*** 1/2 stars
The pleasure of watching “T2: Trainspotting” is different from that of other movies. The pleasure comes mostly from the director, Danny Boyle, but it’s not the pleasure of bedazzlement, of getting shook up and shocked and jostled. Its pleasures are friendlier than that, easier, wittier.
At its best, and “T2” is mostly at its best, there’s a kind of joy about it, and a joy in watching it, of sitting back and witnessing a succession of beautiful and clever surprises, of never knowing what’s coming next, and of always having that next thing be something better than you might have ever guessed.
Boyle has been guilty in the past of virtuosity for the sake of virtuosity. If you wanted to be grumpy, you could say the same for “T2,” except that here he’s not trying to impress the audience. He’s trying to delight the audience, and he succeeds, frame by frame, idea on top of idea, coming up with brand new ways to please, literally, from the first shot until the last.
The first “Trainspotting” was released in 1996, an unexpected hit about heroin addiction among Scottish working-class youth. It was a funny movie, despite all the scenes involving needles. This one is even funnier, possibly because the heroin element has been reduced to almost nothing, but also because the characters are all 20 years older and can’t quite take themselves as seriously, even though they try.
The first thing we see are feet on a treadmill. They belong to Renton (Ewan McGregor), who looks in good shape for a fellow who was strung out 20 years ago. It’s a triumphant image of health, but Boyle undercuts this immediately with tiny flashbacks to Renton as a youth, suggesting the lingering presence of bad memories. And then the scene resolves into sudden slapstick. This is Boyle having fun, starting his movie in a way someone else might … and then saying no, this is not going to be the usual thing.
The excuse for “T2” is Renton’s return to Scotland after a 20-year absence. He arrives to find himself in a new, Europeanized Edinburgh, with women speaking in funny accents handing out tourist information at the airport. (“Where are you from?” he asks one of them. The answer: “Slovenia.”) We soon learn that, back in the day, Renton robbed his old buddies. Now he’s back to pay his debts.
All the characters get a flashy introduction. Begbie (Robert Carlyle), an explosive maniac, is in prison, screaming at and terrifying his lawyer. Spud (Ewen Bremner) is still a junkie and living a pathetic existence. In a scene both laugh-out-loud funny and unbelievably grotesque, he is in the process of suffocating himself with a plastic bag when Renton comes to visit him. And Simon (Jonny Lee Miller) is working low-level scams. The ambition of his life is to set up a brothel, with his new Bulgarian girlfriend (Anjela Nedyalkova) working as his madam.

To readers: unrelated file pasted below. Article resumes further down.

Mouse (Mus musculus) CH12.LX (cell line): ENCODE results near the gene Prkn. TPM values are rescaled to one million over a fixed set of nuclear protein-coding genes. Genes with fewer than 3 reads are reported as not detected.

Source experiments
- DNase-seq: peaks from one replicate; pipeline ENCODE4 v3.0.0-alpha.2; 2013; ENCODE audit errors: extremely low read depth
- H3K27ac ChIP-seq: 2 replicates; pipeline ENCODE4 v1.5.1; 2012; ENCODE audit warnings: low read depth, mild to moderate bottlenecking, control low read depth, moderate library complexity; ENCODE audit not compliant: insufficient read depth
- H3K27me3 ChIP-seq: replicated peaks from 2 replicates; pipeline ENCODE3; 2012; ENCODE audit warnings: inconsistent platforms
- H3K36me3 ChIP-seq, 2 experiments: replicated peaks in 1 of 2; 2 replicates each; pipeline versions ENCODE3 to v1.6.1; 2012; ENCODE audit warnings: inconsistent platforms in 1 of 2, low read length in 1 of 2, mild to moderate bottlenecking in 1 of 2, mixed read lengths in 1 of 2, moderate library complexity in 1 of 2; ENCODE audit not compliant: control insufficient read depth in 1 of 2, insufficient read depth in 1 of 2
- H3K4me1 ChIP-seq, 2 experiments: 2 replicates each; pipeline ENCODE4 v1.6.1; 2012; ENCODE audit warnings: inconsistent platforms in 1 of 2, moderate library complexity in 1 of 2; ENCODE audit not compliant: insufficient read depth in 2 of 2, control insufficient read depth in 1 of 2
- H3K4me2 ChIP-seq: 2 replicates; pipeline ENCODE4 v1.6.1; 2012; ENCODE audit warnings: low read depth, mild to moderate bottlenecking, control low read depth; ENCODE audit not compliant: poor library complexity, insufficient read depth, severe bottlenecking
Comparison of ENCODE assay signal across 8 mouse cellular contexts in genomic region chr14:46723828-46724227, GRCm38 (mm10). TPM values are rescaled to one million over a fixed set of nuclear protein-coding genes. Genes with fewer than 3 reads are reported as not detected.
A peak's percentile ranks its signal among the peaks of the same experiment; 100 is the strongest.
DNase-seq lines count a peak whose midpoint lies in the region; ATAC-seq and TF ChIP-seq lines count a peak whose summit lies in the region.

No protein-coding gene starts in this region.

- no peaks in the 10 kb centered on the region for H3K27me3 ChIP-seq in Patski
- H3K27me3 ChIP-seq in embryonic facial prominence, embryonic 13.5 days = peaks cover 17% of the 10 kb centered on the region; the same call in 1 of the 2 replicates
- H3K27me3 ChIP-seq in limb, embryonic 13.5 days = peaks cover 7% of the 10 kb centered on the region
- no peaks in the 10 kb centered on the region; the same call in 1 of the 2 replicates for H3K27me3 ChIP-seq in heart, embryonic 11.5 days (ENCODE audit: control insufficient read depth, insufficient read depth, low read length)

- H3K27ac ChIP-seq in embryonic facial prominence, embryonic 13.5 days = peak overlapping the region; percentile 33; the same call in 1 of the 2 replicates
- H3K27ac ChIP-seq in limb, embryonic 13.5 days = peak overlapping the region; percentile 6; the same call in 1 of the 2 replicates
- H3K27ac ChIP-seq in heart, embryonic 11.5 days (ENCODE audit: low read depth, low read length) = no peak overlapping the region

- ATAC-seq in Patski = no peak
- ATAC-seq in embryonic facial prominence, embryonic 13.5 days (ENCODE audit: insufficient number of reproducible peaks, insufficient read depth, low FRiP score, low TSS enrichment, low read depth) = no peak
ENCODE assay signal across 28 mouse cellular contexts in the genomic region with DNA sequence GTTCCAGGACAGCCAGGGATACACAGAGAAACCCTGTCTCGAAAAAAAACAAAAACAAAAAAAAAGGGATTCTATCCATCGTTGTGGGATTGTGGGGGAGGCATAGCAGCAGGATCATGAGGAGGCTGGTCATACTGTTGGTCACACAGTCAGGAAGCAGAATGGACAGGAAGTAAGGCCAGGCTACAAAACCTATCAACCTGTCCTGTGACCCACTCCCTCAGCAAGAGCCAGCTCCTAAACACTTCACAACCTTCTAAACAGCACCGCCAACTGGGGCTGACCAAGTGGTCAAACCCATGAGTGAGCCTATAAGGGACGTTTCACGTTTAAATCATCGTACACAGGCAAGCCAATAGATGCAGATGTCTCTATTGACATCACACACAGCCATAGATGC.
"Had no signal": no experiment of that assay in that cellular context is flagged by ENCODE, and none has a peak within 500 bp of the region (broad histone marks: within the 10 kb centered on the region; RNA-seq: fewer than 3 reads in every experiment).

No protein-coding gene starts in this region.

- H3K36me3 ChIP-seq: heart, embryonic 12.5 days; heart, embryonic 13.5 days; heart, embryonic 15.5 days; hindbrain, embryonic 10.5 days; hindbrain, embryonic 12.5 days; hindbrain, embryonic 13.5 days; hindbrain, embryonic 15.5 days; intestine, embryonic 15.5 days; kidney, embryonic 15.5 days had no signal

The script by John Hodge, loosely based on two “Trainspotting” novels by Irvine Welsh, has a slapdash feeling, as though one thing were following another, with no plan or reason. At times, viewers may have trouble figuring out what’s going on, assuming they care enough to try. But there’s nothing casual about Hodge’s ability to hold an audience’s attention. Hodge gives scenes a solid grounding, which allows Boyle to take flight.
In “T2,” Boyle never stops thinking of interesting things to do. Renton visits his father, and they talk in the kitchen about Renton’s dead mother. As they do, we notice Renton’s shadow is filling the empty chair at the table. The light source makes no sense. It’s just a fun touch, there for the sake of being there.
Later in the film, Boyle starts a sex scene to the accompaniment of the 1979 Blondie song “Dreaming,” which never sounded so good. Intuiting that the audience doesn’t want the song to stop, Boyle fills the screen with a series of sights and incidents involving other characters, such as Spud’s renovation of a bar. There’s nothing to analyze here, nothing to dissect, just a joyful combination and sounds and images that will probably please every living soul that sees it.
No, “T2” is not a great film, but its pleasures are great — and so rare and accomplished that it raises “T2” to a level approximating greatness. There is something to be said for a movie this enjoyable. “T2” is great enough.